Indigenous Nursing Practices

1531 Words 7 Pages
Death and dying is different for every person experiencing the loss and is influenced by a person’s culture, lived experiences, environmental factors, and the person themselves. Indigenous Australians practices regarding death and dying are not dissimilar to Western but have unique aspects and it is important that nursing professionals are aware of and understand the process and cultural aspects of death in Aboriginal culture in order to provide culturally sensitive care to the patient as well as their family and community. The purpose of this essay is to explore some of the practices involved in Indigenous Australian death and dying in order to encourage awareness and understanding. It will discuss the decision making process, the concept …show more content…
Families (or communities) stay in these camps until the period of mourning and associated rituals have been completed which could last for weeks or months depending on the cultural group (Taylor & Guerin, 2010). Taylor and Guerin (2010) further explain that the bereavement practices in “sorry camps” are often referred to as “sorry business”. These practices include wailing from women and cutting their hair to demonstrate their grief while men give themselves cuts, named “sorry cuts” either to their arms or legs with the drawing of blood from the cut demonstrating the depth of grief (Taylor & Guerin, 2010). There are usually strict language rules in these camps with the name of the deceased forbidden from being spoken and close family members not allowed to speak at all for the whole period of mourning (Taylor & Guerin, 2010). Food is brought to the camps by other members of the community, usually fish as it is a cultural practice for kin to provide loved ones suffering through “sorry business” with freshly caught and cooked fish at the time of the funeral and often long after as well (Toussaint, 2014). Nursing considerations for these periods of mourning would be to allow the family (or community) either access to the room where the patient died and prepare …show more content…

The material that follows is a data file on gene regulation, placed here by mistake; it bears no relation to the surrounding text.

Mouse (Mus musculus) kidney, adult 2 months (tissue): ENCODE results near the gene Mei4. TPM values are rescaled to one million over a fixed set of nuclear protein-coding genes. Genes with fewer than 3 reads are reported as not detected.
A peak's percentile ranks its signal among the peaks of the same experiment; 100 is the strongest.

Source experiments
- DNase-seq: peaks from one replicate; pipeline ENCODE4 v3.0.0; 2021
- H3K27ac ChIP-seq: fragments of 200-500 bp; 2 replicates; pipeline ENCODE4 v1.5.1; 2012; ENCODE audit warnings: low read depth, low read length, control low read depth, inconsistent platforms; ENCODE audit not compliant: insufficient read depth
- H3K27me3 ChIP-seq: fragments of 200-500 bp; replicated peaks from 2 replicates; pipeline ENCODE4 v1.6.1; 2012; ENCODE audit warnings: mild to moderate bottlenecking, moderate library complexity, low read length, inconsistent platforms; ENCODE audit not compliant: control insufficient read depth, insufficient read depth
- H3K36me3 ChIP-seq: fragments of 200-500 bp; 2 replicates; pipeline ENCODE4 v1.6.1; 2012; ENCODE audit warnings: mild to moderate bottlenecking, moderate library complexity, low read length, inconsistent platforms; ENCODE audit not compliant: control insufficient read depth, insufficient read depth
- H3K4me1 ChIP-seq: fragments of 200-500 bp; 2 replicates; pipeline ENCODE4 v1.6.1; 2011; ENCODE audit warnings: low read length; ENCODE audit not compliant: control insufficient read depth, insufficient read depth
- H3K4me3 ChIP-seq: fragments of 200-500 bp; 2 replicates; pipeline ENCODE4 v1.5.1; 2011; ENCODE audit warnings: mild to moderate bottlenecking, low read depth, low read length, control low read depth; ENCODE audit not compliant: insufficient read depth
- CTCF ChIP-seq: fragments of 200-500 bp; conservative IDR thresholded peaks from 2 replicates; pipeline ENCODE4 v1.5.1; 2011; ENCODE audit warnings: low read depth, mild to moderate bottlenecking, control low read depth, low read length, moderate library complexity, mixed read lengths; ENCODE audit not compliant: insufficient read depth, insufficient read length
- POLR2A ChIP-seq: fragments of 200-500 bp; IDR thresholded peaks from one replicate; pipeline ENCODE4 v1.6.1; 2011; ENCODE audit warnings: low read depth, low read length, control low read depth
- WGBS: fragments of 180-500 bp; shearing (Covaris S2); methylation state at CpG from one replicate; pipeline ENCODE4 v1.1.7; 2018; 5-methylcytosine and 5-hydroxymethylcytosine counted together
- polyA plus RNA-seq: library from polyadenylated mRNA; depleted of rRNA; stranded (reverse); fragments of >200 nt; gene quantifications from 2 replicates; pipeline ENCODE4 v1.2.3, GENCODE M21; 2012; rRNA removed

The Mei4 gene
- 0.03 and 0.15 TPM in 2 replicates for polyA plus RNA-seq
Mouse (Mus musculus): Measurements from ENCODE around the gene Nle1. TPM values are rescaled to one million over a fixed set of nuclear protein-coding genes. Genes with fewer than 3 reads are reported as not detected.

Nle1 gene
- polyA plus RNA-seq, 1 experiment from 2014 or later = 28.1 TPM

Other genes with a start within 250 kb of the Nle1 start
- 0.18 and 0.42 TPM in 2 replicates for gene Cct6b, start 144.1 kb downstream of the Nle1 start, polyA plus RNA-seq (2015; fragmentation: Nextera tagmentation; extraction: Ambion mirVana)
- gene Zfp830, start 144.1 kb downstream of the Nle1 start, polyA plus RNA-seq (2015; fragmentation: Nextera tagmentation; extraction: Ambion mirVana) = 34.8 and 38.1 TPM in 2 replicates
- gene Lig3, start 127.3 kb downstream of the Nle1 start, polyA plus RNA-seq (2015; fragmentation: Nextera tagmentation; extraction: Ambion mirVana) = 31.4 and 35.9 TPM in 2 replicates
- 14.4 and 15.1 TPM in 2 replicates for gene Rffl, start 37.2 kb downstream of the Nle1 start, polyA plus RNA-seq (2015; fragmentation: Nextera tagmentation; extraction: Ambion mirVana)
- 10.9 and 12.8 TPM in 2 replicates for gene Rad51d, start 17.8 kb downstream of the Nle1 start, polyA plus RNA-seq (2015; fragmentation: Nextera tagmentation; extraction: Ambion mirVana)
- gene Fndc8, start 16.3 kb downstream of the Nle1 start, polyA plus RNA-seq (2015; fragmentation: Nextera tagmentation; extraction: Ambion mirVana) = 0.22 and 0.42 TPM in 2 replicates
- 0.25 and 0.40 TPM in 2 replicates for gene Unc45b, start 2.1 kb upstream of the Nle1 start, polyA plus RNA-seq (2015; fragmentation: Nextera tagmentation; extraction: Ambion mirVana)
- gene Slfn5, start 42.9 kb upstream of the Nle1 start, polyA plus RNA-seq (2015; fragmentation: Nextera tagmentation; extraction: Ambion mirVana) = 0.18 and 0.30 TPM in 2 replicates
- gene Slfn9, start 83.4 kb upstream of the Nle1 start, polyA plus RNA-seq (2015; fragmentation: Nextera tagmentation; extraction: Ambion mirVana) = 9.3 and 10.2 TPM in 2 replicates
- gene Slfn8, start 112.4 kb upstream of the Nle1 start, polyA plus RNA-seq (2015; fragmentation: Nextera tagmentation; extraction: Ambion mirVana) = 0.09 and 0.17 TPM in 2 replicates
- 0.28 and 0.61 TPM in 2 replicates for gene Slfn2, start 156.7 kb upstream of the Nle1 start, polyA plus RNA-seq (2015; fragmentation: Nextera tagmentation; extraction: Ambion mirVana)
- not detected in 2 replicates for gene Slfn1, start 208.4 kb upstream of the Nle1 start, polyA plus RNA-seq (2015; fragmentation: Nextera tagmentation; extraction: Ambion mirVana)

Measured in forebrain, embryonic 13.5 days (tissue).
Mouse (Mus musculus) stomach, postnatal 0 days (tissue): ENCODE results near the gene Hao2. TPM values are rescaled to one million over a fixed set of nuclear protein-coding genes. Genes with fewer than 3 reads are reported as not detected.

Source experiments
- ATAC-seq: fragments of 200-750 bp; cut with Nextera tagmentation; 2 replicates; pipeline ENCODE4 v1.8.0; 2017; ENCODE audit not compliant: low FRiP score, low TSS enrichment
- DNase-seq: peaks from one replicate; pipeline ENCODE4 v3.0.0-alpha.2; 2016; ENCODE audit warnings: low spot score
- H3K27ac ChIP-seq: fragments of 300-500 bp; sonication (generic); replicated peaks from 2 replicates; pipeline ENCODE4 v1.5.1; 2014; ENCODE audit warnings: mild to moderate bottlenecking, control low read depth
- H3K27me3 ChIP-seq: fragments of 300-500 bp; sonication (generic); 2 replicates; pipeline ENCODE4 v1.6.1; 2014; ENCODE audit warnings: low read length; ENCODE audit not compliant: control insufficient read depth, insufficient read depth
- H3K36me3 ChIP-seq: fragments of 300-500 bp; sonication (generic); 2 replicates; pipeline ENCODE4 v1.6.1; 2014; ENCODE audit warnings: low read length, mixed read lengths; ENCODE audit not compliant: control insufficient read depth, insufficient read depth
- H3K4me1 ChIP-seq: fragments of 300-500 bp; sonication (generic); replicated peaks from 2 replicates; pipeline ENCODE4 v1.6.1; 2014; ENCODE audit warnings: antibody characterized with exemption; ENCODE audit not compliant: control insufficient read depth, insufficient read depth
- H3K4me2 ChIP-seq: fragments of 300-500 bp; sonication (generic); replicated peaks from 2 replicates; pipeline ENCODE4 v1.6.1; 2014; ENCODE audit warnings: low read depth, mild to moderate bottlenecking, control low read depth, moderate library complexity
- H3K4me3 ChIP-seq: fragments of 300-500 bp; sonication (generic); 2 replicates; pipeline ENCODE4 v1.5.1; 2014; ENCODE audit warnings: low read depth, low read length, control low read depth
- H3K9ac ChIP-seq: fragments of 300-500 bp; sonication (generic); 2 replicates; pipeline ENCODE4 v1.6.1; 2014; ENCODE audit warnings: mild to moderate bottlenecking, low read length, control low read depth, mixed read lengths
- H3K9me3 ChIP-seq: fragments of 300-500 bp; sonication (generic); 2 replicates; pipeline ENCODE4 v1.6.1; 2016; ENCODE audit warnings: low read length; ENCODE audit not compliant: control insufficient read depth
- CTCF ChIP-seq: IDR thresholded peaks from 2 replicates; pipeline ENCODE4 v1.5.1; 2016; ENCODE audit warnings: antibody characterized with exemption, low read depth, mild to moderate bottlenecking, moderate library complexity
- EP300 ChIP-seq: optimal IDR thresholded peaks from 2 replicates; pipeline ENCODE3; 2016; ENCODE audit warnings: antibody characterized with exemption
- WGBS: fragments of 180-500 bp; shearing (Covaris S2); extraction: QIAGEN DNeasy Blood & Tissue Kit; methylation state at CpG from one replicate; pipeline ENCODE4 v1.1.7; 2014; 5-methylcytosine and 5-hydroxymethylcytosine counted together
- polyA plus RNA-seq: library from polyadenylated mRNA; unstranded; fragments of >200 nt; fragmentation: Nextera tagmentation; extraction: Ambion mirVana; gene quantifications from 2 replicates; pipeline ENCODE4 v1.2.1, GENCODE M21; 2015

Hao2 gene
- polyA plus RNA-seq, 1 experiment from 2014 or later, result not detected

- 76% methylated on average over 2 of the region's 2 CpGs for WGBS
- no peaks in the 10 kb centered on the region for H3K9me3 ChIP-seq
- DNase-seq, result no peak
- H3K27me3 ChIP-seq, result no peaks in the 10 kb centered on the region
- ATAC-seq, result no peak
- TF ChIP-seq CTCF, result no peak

While some aspects of aboriginal mourning seem strange and possibly frightening to individuals not familiar with it, it is important for nurses to understand and make considerations for those in mourning such as flexible visiting hours, alternative transport arrangements, following their practices (regarding deceased’s name), and ensuring the community can be together to mourn without upsetting other patients. Community outreach to palliative Indigenous Australians is important to develop further in order to provide culturally appropriate care for Indigenous Australians and to allow them the right to die on country. As nursing professionals are charged with providing holistic and culturally sensitive care for all patients and their families, it is imperative that they are aware of and understand these aspects of aboriginal

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